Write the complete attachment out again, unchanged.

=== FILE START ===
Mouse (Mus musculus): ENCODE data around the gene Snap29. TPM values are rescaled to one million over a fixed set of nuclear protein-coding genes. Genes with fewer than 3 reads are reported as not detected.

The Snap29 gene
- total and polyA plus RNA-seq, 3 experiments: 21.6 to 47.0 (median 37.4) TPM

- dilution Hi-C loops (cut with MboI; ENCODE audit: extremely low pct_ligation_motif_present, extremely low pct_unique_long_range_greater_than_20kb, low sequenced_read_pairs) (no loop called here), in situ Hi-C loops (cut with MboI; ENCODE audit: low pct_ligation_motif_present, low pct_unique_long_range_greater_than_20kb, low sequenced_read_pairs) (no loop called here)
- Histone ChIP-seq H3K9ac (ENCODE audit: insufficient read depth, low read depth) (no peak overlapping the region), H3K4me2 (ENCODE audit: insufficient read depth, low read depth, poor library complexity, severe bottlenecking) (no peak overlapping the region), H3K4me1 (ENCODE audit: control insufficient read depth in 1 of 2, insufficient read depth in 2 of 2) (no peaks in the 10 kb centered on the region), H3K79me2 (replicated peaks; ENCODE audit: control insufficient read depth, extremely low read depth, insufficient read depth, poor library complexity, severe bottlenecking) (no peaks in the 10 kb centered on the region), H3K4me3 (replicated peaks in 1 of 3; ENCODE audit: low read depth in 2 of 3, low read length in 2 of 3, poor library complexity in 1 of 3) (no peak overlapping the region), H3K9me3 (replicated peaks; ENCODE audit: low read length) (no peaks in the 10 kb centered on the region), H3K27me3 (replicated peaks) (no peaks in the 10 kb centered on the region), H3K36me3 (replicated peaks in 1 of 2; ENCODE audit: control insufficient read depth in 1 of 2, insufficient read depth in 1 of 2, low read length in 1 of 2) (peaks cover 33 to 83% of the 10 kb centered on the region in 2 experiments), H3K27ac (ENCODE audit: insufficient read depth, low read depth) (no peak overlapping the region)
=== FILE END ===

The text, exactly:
Mouse (Mus musculus): ENCODE data around the gene Snap29. TPM values are rescaled to one million over a fixed set of nuclear protein-coding genes. Genes with fewer than 3 reads are reported as not detected.

The Snap29 gene
- total and polyA plus RNA-seq, 3 experiments: 21.6 to 47.0 (median 37.4) TPM

- dilution Hi-C loops (cut with MboI; ENCODE audit: extremely low pct_ligation_motif_present, extremely low pct_unique_long_range_greater_than_20kb, low sequenced_read_pairs) (no loop called here), in situ Hi-C loops (cut with MboI; ENCODE audit: low pct_ligation_motif_present, low pct_unique_long_range_greater_than_20kb, low sequenced_read_pairs) (no loop called here)
- Histone ChIP-seq H3K9ac (ENCODE audit: insufficient read depth, low read depth) (no peak overlapping the region), H3K4me2 (ENCODE audit: insufficient read depth, low read depth, poor library complexity, severe bottlenecking) (no peak overlapping the region), H3K4me1 (ENCODE audit: control insufficient read depth in 1 of 2, insufficient read depth in 2 of 2) (no peaks in the 10 kb centered on the region), H3K79me2 (replicated peaks; ENCODE audit: control insufficient read depth, extremely low read depth, insufficient read depth, poor library complexity, severe bottlenecking) (no peaks in the 10 kb centered on the region), H3K4me3 (replicated peaks in 1 of 3; ENCODE audit: low read depth in 2 of 3, low read length in 2 of 3, poor library complexity in 1 of 3) (no peak overlapping the region), H3K9me3 (replicated peaks; ENCODE audit: low read length) (no peaks in the 10 kb centered on the region), H3K27me3 (replicated peaks) (no peaks in the 10 kb centered on the region), H3K36me3 (replicated peaks in 1 of 2; ENCODE audit: control insufficient read depth in 1 of 2, insufficient read depth in 1 of 2, low read length in 1 of 2) (peaks cover 33 to 83% of the 10 kb centered on the region in 2 experiments), H3K27ac (ENCODE audit: insufficient read depth, low read depth) (no peak overlapping the region)